Fencing & Pasture

A Billion Reasons to Manage Your Pastures

By John Byrd, DVM - One high-shedder horse can drop 6+ billion eggs that have the potential to become infective larvae in a pasture over a year’s time. One low-shedder horse can drop 1.5+ billion eggs that have the potential to become infective larvae in a pasture over a year’s time. All other shedders fall somewhere in between. Managing parasites in one horse starts with managing the parasite load of the herd, and managing the parasite load in the herd means managing the pastures.

Testing Your Horse Pasture

By Juliet M. Getty, Ph.D. - For owners of insulin resistant horses, pasture grazing may not be possible. Grass can be too high in sugar and starch. Since horses love to eat a lot of it, very quickly, this grass can significantly raise the level of insulin in the blood. While grass tends to be lower in sugar/starch during the summer, the situation changes as the night time temperatures drop below 40 degrees F, making it especially challenging (and dangerous!) to allow pasture grazing. Many a case of laminitis has occurred during the fall when the nights turn cool.

Deter Wood Chewing in "Eager Beaver" Horses

By Jess Hallas-Kilcoyne - Is your horse destroying your barn, shelters, and fencing with his wood chewing habit? A horse that has taken to gnawing on wooden fences, stall doors, and stable walls can not only cause extensive damage to the facility, the splinters he swallows may put him at risk of colic or other gastrointestinal problems.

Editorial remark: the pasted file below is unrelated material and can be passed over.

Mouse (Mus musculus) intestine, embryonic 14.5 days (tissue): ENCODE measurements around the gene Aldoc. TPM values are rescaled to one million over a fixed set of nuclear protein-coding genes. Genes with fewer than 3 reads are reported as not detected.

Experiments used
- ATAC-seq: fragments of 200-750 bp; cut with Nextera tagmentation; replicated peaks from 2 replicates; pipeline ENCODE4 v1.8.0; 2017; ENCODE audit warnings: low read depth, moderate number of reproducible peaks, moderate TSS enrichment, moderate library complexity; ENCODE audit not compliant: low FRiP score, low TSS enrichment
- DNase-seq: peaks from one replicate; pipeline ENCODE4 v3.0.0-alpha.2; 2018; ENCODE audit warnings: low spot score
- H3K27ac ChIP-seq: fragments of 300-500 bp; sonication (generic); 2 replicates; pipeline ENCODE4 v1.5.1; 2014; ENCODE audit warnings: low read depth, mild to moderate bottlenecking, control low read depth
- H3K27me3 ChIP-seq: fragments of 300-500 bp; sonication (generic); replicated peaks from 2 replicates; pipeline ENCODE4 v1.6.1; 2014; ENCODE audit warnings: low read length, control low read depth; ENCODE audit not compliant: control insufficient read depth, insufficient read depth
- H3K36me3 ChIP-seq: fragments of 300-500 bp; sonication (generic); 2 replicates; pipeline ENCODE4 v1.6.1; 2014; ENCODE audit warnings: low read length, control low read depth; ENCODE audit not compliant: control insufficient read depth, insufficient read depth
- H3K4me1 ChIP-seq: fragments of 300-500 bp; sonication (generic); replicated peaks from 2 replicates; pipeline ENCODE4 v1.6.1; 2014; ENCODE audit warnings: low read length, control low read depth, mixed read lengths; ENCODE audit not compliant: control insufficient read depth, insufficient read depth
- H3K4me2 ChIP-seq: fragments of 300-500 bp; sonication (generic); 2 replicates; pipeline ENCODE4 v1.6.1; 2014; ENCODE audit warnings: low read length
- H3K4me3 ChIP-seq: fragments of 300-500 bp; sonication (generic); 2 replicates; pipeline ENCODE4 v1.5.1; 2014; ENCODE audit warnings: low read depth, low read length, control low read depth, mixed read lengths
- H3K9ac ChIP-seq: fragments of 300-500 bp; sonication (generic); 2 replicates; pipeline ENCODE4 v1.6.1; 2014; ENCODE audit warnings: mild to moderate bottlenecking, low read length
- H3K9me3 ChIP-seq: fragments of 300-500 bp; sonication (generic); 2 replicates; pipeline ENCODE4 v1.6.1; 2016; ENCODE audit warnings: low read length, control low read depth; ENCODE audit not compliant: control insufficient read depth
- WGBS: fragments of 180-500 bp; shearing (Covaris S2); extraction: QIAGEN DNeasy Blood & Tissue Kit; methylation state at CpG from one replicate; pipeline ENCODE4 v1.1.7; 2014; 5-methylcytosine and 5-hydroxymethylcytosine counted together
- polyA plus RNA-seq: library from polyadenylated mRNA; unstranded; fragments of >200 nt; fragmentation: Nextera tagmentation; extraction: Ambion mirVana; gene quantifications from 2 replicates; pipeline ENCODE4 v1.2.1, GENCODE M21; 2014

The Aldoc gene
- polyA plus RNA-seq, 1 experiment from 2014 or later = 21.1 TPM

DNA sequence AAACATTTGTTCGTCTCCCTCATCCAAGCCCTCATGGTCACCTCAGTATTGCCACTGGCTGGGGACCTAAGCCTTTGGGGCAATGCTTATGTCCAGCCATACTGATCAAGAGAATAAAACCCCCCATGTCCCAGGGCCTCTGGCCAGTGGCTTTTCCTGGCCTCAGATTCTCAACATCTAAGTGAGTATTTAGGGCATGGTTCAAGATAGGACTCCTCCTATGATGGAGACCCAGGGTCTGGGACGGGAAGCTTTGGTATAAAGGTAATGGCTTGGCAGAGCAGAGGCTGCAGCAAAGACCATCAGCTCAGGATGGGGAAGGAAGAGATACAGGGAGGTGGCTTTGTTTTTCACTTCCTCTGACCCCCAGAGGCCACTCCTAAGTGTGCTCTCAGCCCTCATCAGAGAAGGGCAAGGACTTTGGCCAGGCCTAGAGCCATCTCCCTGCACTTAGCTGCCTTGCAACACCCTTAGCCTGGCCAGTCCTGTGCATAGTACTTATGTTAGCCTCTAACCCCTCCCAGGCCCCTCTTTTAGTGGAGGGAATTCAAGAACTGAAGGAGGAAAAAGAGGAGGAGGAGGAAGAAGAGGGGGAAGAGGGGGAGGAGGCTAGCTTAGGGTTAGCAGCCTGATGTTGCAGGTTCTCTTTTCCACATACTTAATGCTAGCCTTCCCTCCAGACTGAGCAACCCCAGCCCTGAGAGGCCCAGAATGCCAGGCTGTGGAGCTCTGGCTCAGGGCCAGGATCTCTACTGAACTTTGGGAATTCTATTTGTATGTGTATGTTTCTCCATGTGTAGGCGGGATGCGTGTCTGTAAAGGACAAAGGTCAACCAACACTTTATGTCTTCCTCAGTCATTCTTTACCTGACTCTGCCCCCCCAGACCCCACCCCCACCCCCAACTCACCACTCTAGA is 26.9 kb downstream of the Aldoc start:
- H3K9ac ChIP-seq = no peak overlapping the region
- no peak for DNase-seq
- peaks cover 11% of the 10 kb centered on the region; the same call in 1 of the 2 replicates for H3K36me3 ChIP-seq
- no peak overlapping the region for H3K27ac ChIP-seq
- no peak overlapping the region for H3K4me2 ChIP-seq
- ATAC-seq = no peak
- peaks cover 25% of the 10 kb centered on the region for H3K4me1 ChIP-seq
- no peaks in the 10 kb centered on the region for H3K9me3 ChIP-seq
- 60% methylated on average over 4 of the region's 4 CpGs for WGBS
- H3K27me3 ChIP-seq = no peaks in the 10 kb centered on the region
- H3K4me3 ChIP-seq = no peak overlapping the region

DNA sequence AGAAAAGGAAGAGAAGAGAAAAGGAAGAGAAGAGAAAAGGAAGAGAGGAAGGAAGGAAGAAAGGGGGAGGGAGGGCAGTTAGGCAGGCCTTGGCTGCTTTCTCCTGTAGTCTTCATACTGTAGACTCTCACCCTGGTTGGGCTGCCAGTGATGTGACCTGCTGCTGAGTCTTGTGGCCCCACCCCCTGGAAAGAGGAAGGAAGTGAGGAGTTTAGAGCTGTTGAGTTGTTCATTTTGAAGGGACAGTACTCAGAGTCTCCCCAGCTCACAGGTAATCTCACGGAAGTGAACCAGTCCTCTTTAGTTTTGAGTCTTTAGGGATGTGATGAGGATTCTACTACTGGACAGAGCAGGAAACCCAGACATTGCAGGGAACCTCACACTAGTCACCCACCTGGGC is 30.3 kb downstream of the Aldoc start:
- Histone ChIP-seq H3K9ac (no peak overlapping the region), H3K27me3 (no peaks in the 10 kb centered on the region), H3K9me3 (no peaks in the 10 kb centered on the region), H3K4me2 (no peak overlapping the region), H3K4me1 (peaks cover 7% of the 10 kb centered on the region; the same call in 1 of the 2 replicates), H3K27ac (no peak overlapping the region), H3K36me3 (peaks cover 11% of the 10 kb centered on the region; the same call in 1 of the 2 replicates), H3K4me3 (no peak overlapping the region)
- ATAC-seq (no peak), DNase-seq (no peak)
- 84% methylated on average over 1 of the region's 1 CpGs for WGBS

Basics of Horse Pasture Management

By Horse Council BC - A well-managed pasture can provide a cheap and reliable source of feed for four to eight months of the year for most horses. Pasture management includes the following basic steps: seeding suitable species; fertilizing with manure and an application of commercial fertilizer; rotating horses out of the pasture before it becomes overgrazed; mowing to prevent weeds; and harrowing to break up manure and expose parasites to the sun.

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Fencing is an integral part of horsekeeping. Fences are needed to keep horses safe and secure, confine them to certain areas, and give them the opportunity to exercise, graze, and socialize. There are a wide variety of fencing types available, but only some of them are suitable for horses; what works for a cow, goat, or sheep, may be dangerous to a horse.

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When asked about their ideal horse property, whether for ownership or boarding, many horse owners will list things such as expansive green pastures, clean stables, dry turnout areas, a managed manure compost system, proximity to equestrian amenities such as trails, and nice views of streams and forested areas. The resulting image is a picturesque vista of horses dotting the landscape and living in harmony with nature.

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Your fencing project is ready to be finished off with the fabricating material. This can be done with traditional wood rails, but popular options these days are tensioned materials such as polymer coated wire, vinyl rail, wire mesh, or electric due to their low maintenance requirements, ease of installation, and economical cost. One thing these products have in common is the need to be installed and tensioned properly in order to be both safe and effective.



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Riding Vactions in California with Jec Ballou